Brendan Rooker and Lester Loner were named Special Olympics athlete and volunteer for January.
Brendan Rooker, son of James and Tracy Rooker, has been involved in Special Olympics for the past 12 years. During that time, he has participated in several sports, including Basketball, Equestrian, Long Distance Walking, Soccer, and Volleyball.
Currently, Brendan is training in the sports of Bowling and Snowshoeing as he prepares for regional and state competitions. He will compete at the Central Regional Bowling Event scheduled at the Bellefonte/State College Lanes on February 19, 2023. Brendan will be competing in the singles division, with this event serving as a qualifier for the State Bowling Competition scheduled to be held in York in March.
Brendan is also scheduled to compete at the Pennsylvania State Winter Games in Snowshoeing, which will take place at the Seven Springs Resort on February 14 thru 19, 2023. This is his first time participating in snowshoeing as he will compete in the 100-meter, 200-meter, 800-meter, and the 4×100 meter relay. When asked about his involvement, Brendan stated that he, “enjoys Special Olympics and being with my friends. I like to train, and it helps me get in better shape and makes me feel good.”
Besides being involved in Special Olympics, Brendan works at Maxworks at Hope Enterprise and enjoys participating in the Superstars Drum program held at the YMCA.
Lester has been involved with Lycoming County Special Olympics for over 38 years. During that time, he has served in various roles for the county, including being the Training Coordinator, Assistant Fundraising Coordinator, and County Manager. In addition, he has participated as a Unified Partner in Bowling, Golf, Cross Country Skiing, and Snowshoeing. On the state level, Loner has served as a Clinician for Track and Field, Basketball, Bowling, Cross Country Skiing, and Snowshoeing. He was named Pennsylvania Coach of the year, County Manager of the year, and received recognition as the North America Special Olympics Coach of the year.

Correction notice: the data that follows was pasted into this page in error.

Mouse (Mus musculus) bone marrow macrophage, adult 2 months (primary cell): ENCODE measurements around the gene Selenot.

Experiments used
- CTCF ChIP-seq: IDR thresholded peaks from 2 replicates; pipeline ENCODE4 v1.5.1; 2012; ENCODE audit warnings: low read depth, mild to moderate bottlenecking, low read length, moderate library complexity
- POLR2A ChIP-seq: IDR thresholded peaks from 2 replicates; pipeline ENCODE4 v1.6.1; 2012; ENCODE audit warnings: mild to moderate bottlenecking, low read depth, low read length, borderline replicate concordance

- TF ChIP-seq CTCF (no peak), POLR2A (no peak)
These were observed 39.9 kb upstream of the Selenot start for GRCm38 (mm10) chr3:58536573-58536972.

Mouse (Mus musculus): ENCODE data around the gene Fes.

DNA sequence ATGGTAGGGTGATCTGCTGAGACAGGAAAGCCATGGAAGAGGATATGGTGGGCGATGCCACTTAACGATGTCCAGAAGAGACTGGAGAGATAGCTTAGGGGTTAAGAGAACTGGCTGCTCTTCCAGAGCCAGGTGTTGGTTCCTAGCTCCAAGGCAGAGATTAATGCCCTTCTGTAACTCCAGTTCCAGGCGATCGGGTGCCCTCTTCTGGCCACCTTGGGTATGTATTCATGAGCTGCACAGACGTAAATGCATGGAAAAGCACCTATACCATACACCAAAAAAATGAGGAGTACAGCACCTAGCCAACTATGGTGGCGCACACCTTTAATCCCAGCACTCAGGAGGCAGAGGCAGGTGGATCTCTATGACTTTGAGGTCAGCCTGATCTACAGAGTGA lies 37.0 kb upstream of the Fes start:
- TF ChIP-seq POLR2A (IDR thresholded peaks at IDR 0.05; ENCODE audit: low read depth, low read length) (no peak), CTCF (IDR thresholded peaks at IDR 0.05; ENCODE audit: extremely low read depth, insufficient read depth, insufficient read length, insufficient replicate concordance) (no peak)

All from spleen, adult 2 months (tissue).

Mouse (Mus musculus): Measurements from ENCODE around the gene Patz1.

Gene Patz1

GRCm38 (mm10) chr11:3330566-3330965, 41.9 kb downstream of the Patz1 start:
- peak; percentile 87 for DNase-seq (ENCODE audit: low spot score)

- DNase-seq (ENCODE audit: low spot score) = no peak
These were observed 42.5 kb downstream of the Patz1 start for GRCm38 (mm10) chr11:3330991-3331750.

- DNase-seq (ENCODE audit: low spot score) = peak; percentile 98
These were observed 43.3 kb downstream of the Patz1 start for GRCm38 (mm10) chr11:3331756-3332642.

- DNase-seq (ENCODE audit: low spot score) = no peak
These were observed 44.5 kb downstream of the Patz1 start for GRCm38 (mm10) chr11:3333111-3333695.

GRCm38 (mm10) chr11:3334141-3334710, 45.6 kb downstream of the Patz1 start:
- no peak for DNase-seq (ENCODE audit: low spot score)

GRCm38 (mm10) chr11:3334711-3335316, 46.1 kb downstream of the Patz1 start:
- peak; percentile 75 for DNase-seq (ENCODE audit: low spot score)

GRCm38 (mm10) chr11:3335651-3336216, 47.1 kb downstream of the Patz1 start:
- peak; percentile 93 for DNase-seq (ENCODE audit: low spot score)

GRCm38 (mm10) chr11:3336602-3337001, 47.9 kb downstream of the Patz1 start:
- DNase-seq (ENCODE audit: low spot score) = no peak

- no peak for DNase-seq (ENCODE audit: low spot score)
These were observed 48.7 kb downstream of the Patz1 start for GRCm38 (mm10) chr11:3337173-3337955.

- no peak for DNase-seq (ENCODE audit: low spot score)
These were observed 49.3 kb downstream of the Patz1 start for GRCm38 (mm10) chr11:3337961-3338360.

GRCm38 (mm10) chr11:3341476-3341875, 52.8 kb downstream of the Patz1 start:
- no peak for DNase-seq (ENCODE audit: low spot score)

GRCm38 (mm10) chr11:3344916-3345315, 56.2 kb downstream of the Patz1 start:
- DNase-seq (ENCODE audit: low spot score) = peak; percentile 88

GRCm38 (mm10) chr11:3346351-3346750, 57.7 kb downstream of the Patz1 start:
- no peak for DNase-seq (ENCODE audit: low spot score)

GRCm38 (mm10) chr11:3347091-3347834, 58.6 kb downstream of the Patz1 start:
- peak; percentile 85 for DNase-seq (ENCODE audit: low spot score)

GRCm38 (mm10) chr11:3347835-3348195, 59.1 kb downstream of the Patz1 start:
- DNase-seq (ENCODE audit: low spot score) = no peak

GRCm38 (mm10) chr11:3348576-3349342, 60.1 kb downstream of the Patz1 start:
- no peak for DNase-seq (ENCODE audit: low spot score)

Currently, Loner serves as the County Training Coordinator. His responsibilities include ensuring that all athletes and volunteers receive proper training and instructions in all the 13 Olympic-type individual and team sports presently offered in the county. Each volunteer must attend a training school and work with the athletes for a minimum of 10 hours to gain their certification. Every athlete needs to train a minimum of 8 weeks before they can compete in any competition. Loner is responsible for keeping track of all records and submitting the information to the state to ensure that all athletes and volunteers fulfill their requirements.
When asked why he has stayed involved with Special Olympics for as long as he has, Loner said, “I enjoy the excitement, dedication, and commitment that the athletes show at every training and competition opportunity that they have.” In addition, “the volunteers are wonderful to work with, and we all receive more in return than we give. It is just a wonderful organization to volunteer with.”